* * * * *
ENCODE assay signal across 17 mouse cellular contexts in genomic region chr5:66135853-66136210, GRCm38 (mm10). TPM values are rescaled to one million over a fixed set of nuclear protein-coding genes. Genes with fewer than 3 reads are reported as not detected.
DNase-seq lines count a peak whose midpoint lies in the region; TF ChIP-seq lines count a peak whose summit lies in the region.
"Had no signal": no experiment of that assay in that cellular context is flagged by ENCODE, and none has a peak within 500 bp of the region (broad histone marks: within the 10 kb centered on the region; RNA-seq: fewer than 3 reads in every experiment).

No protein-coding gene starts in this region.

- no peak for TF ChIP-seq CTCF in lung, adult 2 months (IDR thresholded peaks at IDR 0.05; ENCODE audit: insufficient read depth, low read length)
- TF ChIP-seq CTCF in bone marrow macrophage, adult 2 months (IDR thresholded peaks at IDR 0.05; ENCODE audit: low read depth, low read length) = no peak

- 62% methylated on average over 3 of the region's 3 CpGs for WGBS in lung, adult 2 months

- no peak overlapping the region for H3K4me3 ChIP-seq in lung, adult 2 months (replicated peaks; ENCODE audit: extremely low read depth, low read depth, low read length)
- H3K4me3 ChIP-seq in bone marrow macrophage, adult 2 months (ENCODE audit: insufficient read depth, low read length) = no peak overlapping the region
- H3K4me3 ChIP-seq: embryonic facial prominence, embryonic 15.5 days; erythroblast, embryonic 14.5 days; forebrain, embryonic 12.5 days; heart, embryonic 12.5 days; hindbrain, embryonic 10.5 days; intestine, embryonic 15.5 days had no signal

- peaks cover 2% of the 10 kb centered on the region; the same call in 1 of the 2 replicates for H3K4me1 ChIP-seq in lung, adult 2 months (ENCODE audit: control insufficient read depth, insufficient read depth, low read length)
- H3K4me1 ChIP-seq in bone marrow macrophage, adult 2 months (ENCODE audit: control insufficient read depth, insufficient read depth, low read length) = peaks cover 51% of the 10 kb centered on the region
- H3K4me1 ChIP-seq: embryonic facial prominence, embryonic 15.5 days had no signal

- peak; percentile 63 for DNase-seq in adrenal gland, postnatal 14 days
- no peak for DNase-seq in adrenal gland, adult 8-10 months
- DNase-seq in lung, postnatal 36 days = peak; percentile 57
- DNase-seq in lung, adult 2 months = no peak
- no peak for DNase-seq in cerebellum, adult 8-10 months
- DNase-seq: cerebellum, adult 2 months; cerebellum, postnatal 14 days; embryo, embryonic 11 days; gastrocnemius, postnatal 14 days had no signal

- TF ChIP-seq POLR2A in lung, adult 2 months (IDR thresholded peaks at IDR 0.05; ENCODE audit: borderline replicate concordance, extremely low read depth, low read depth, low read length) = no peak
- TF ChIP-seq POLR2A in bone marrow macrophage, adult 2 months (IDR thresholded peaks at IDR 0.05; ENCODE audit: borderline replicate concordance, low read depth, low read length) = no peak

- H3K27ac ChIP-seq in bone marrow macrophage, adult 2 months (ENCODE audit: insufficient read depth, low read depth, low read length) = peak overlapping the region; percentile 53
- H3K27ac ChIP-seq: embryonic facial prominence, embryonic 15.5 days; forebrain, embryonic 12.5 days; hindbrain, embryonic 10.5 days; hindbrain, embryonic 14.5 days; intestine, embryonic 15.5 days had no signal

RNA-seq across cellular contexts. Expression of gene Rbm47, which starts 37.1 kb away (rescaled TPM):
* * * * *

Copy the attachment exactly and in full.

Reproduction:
ENCODE assay signal across 17 mouse cellular contexts in genomic region chr5:66135853-66136210, GRCm38 (mm10). TPM values are rescaled to one million over a fixed set of nuclear protein-coding genes. Genes with fewer than 3 reads are reported as not detected.
DNase-seq lines count a peak whose midpoint lies in the region; TF ChIP-seq lines count a peak whose summit lies in the region.
"Had no signal": no experiment of that assay in that cellular context is flagged by ENCODE, and none has a peak within 500 bp of the region (broad histone marks: within the 10 kb centered on the region; RNA-seq: fewer than 3 reads in every experiment).

No protein-coding gene starts in this region.

- no peak for TF ChIP-seq CTCF in lung, adult 2 months (IDR thresholded peaks at IDR 0.05; ENCODE audit: insufficient read depth, low read length)
- TF ChIP-seq CTCF in bone marrow macrophage, adult 2 months (IDR thresholded peaks at IDR 0.05; ENCODE audit: low read depth, low read length) = no peak

- 62% methylated on average over 3 of the region's 3 CpGs for WGBS in lung, adult 2 months

- no peak overlapping the region for H3K4me3 ChIP-seq in lung, adult 2 months (replicated peaks; ENCODE audit: extremely low read depth, low read depth, low read length)
- H3K4me3 ChIP-seq in bone marrow macrophage, adult 2 months (ENCODE audit: insufficient read depth, low read length) = no peak overlapping the region
- H3K4me3 ChIP-seq: embryonic facial prominence, embryonic 15.5 days; erythroblast, embryonic 14.5 days; forebrain, embryonic 12.5 days; heart, embryonic 12.5 days; hindbrain, embryonic 10.5 days; intestine, embryonic 15.5 days had no signal

- peaks cover 2% of the 10 kb centered on the region; the same call in 1 of the 2 replicates for H3K4me1 ChIP-seq in lung, adult 2 months (ENCODE audit: control insufficient read depth, insufficient read depth, low read length)
- H3K4me1 ChIP-seq in bone marrow macrophage, adult 2 months (ENCODE audit: control insufficient read depth, insufficient read depth, low read length) = peaks cover 51% of the 10 kb centered on the region
- H3K4me1 ChIP-seq: embryonic facial prominence, embryonic 15.5 days had no signal

- peak; percentile 63 for DNase-seq in adrenal gland, postnatal 14 days
- no peak for DNase-seq in adrenal gland, adult 8-10 months
- DNase-seq in lung, postnatal 36 days = peak; percentile 57
- DNase-seq in lung, adult 2 months = no peak
- no peak for DNase-seq in cerebellum, adult 8-10 months
- DNase-seq: cerebellum, adult 2 months; cerebellum, postnatal 14 days; embryo, embryonic 11 days; gastrocnemius, postnatal 14 days had no signal

- TF ChIP-seq POLR2A in lung, adult 2 months (IDR thresholded peaks at IDR 0.05; ENCODE audit: borderline replicate concordance, extremely low read depth, low read depth, low read length) = no peak
- TF ChIP-seq POLR2A in bone marrow macrophage, adult 2 months (IDR thresholded peaks at IDR 0.05; ENCODE audit: borderline replicate concordance, low read depth, low read length) = no peak

- H3K27ac ChIP-seq in bone marrow macrophage, adult 2 months (ENCODE audit: insufficient read depth, low read depth, low read length) = peak overlapping the region; percentile 53
- H3K27ac ChIP-seq: embryonic facial prominence, embryonic 15.5 days; forebrain, embryonic 12.5 days; hindbrain, embryonic 10.5 days; hindbrain, embryonic 14.5 days; intestine, embryonic 15.5 days had no signal

RNA-seq across cellular contexts. Expression of gene Rbm47, which starts 37.1 kb away (rescaled TPM):